Descriptive survey (N = 1,525), measuring substance abuse in relation to stress and job outcomes, compared 920 nurses with other female employees. They found low levels of use of illicit drugs and alcohol for all subjects, with the lowest prevalence of smoking among nurse subjects and about 79% reporting moderate alcohol use. 

    The same factors which predispose members of the general population to addiction also predispose nurses. These include family history of substance abuse, stress in various life realms, or sexual and/or emotional abuse. Workplace/ occupational factors, much as they in- crease risk for personal stress, have been recently studied in an effort to understand the likelihood that nurses will develop addiction. 

    One factor, access to controlled substances through prescribing and/or dispensing, such as hypnotics and analgesics, have been linked, for nurses and other health professionals. 

    Findings of The Nurses' Worklife and Health Study, an anonymous, national survey of a stratified sample (4,438 registered nurses with a 78% response rate), indicated alcohol and illicit drug use similar to those of the general population, but higher prescription drug use rates for nurses. 

    Smoking and cocaine / marijuana use was lower than in the general population and binge-drinking rates were comparable ( Trinkoff &Storr , 1998a, 1998b). The prevalence of past-year substance use for all substances was 32%; for marijuana/cocaine, 4%; prescription drugs, 7%; cigarette smoking, 14%; and binge drinking, 16%. Male nurses were more likely to misuse prescription drugs , and of drugs misused, opiates were used most frequently ( 60.3%), and tranquilizers (44.6%) next.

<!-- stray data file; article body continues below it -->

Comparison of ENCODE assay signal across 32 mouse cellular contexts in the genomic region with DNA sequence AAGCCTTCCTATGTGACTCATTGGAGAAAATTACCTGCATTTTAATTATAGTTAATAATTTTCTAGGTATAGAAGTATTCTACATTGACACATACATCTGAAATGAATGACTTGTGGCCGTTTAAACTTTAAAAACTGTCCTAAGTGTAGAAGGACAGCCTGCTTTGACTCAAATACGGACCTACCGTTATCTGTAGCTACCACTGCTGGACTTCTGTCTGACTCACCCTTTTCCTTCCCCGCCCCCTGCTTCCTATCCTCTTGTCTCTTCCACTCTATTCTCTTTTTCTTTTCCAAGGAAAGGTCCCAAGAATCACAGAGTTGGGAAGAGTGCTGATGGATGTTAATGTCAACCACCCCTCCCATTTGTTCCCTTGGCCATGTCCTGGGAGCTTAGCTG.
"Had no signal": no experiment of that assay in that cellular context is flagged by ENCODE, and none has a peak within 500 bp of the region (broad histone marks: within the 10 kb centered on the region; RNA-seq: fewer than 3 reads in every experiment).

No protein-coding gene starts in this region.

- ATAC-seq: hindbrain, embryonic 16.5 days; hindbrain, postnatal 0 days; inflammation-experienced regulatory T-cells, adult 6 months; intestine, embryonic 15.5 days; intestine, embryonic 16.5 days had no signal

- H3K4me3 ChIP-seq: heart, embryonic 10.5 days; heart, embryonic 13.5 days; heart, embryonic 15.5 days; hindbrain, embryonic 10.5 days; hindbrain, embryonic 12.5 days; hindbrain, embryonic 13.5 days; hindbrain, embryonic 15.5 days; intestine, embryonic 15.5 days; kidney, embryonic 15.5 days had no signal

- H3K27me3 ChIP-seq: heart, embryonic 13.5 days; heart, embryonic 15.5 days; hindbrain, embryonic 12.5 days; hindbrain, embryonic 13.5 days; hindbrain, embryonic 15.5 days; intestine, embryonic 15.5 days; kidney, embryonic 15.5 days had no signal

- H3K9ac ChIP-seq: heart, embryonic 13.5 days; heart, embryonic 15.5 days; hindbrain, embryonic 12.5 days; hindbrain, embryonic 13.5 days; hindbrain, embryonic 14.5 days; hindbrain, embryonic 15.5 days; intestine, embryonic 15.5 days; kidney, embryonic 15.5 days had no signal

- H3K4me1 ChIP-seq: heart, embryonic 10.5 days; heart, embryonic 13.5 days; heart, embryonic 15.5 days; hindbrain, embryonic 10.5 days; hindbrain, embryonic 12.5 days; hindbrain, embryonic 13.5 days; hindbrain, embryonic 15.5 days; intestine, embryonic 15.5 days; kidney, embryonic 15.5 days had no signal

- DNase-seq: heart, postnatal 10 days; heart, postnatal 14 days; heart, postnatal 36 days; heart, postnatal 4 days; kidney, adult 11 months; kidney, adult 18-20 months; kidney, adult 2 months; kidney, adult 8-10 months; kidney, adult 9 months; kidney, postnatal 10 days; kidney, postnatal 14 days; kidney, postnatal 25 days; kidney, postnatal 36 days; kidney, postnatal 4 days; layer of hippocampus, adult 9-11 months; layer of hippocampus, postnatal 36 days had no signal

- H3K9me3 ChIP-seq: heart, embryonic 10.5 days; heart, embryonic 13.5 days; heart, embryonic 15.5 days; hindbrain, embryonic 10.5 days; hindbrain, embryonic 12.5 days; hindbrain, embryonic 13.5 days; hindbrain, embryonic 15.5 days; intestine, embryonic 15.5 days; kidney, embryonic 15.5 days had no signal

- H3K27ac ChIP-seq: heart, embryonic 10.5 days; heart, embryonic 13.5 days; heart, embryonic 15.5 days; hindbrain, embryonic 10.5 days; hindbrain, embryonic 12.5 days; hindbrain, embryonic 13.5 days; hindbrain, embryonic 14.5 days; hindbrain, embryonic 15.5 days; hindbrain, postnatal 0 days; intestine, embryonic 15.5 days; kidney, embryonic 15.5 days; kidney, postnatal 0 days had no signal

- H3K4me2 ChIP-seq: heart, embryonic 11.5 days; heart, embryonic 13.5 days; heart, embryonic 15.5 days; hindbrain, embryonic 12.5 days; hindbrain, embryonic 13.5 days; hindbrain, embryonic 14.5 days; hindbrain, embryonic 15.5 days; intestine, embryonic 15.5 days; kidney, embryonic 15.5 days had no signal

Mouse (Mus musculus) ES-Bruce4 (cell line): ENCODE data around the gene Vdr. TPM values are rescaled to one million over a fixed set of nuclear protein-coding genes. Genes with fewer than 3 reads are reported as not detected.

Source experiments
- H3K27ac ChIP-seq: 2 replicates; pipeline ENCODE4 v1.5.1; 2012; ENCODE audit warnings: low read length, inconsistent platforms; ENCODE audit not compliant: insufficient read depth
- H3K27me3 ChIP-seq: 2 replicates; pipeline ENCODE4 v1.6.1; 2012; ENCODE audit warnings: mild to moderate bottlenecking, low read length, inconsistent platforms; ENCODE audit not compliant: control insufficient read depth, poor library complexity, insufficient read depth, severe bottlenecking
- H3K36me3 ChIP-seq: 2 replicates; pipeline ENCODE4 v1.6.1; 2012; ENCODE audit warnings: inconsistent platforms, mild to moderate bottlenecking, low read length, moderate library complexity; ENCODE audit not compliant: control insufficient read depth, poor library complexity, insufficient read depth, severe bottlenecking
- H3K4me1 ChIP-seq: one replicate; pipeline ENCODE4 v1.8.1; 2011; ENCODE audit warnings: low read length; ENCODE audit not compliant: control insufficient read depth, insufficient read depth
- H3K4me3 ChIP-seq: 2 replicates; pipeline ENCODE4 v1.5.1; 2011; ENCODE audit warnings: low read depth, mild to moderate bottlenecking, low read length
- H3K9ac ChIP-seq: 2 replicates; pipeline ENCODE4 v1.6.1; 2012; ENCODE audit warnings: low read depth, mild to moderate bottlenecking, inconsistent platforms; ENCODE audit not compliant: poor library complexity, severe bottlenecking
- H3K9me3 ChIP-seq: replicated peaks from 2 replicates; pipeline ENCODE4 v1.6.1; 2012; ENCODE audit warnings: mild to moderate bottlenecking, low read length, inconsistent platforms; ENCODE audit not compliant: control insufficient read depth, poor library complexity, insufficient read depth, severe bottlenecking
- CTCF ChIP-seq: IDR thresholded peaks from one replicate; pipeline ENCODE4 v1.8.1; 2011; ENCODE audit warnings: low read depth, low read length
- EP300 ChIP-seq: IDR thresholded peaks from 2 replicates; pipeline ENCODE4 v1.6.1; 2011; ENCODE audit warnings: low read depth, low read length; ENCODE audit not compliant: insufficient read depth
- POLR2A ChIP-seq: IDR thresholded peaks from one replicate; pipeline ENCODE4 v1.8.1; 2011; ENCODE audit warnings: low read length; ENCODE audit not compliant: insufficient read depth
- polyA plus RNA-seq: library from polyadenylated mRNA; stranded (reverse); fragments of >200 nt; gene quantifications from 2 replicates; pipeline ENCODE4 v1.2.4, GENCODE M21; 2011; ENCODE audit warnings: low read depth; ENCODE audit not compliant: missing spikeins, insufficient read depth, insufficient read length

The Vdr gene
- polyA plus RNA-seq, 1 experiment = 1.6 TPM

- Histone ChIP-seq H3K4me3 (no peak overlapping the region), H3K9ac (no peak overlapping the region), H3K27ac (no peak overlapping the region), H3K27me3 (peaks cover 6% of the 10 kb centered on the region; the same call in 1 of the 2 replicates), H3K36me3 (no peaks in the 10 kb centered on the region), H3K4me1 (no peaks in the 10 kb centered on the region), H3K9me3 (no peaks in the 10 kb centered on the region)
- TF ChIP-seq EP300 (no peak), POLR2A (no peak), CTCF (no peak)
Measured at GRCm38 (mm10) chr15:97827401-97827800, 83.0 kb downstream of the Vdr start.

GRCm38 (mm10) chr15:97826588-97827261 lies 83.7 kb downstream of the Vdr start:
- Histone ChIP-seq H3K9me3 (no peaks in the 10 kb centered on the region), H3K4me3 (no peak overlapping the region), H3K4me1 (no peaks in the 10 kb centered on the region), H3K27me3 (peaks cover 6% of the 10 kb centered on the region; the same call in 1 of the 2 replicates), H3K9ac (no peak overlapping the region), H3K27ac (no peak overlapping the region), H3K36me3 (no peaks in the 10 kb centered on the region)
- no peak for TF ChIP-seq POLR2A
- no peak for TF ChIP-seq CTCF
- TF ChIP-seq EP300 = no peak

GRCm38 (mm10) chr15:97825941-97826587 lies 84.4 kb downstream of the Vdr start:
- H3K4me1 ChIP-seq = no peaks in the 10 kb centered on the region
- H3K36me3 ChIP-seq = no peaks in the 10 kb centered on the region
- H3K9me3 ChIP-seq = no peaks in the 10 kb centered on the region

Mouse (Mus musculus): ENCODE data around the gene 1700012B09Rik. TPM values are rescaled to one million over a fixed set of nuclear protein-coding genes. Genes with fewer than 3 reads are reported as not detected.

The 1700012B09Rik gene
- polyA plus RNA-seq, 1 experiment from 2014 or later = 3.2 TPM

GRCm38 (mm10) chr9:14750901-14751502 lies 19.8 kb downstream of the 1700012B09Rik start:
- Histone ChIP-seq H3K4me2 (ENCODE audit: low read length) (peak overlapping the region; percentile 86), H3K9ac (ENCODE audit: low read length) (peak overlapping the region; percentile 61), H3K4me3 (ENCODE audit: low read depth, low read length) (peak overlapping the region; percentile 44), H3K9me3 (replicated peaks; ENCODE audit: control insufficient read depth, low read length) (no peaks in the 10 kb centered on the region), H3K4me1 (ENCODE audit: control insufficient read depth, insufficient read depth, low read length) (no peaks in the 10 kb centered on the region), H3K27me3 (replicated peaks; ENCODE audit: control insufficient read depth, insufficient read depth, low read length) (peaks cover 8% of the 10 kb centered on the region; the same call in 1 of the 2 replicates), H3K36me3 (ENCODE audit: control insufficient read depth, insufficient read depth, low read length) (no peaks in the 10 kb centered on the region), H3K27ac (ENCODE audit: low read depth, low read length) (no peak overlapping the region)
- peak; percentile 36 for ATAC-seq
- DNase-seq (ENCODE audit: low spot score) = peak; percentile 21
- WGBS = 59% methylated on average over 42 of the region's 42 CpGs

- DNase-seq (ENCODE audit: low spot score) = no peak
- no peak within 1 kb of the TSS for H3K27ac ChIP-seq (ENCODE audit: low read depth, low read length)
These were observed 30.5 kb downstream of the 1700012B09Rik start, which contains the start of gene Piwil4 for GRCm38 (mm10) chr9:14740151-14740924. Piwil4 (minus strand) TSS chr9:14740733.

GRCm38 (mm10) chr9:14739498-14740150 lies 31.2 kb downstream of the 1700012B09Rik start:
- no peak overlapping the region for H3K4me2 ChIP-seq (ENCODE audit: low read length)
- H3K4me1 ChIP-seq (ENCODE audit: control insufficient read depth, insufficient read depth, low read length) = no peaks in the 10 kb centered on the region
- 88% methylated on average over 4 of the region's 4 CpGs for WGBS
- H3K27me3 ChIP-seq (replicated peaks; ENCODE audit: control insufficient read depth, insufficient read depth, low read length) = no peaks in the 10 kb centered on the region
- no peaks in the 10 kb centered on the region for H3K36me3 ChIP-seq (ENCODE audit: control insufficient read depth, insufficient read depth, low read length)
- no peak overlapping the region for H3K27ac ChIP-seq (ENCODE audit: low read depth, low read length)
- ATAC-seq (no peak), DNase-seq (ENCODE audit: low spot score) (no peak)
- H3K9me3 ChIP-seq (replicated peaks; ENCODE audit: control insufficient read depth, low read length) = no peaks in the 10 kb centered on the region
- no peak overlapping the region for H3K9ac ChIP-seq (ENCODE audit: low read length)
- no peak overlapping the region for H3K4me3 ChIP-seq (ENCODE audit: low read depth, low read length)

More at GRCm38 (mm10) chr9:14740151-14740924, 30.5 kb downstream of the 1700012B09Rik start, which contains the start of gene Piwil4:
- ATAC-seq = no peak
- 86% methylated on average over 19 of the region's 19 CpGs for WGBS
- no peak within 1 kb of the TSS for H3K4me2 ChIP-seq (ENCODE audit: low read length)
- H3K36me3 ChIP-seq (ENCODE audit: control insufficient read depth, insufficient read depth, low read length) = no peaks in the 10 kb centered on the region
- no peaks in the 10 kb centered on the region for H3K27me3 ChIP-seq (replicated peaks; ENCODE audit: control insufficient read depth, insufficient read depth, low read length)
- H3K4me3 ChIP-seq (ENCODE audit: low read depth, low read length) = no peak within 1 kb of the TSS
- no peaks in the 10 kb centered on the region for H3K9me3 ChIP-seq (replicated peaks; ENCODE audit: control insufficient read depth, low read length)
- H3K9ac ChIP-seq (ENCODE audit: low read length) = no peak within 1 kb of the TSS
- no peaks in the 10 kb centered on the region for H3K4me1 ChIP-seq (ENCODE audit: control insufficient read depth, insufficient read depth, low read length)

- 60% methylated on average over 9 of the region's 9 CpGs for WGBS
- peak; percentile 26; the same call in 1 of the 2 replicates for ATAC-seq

This research confirmed the link be tween easier workplace access and higher rates of substance use and provided direction for further analyzes of substance use by nursingspecialty. On further analyses, nurses in certain specialties were found to have much greater like- lihood of substance use. 

    Critical care and emergency nurses were more likely to report marijuana or cocaine use, oncology nurses were more like to report binge drinking, and smoking rates were highest among psychiatristsric , gerontology, and emergency nurses. Trinkoff and Storr (1998) further examined workplace issues in relation to the potential demands and stressor of schedule variations (rotating shifts and overtime). 

    This analysis of the Nurses' Worklife and Health Study revealed that work schedule characteristics were associated with the prevalence and odds of substance use. Working a few days overtime, working shifts longer than 8 hours, and working one or two weekends per month all increased the likelihood of using alcohol. 

    In addition, smoking was more prevalent among night-shift workers and those working several weekends per month, a factor that was also associated with increased drug use. While the survey data used in the foregoing analyzes were self-reports of drug use, such data have been found to be valid, although use may be somewhat underestimated.

 Workplace Factors and Drug Abuse

    The trend to correlated workplace factors such as job demands and access to substances represents a new direction from original efforts to estimate prevalence of actual illness by profession. On the whole, health professional groups have been unable to verify the prevalence of addiction to drugs and/or alcohol by profession . 

    Indirect data have been obtained by the review of reasons for disciplinary action, or through the study of nurses participating in peer assistance monitoring programs (Finke, Williams, & Stanley, 1996 ) . Research is just beginning to emerge on the patterns and progress of recovery in programs with various characteristics. 

    A recent survey of nurses returning to work (N = 622) describes the challenges and obstacles faced by these professionals (Brown, J., Trinkoff , & Smith, 2003). These current trends suggest a research emphasis on preventtion by determining contributing workplace conditions, such as easy access, and assisting nurses with addiction to return to health and optimal professional performance.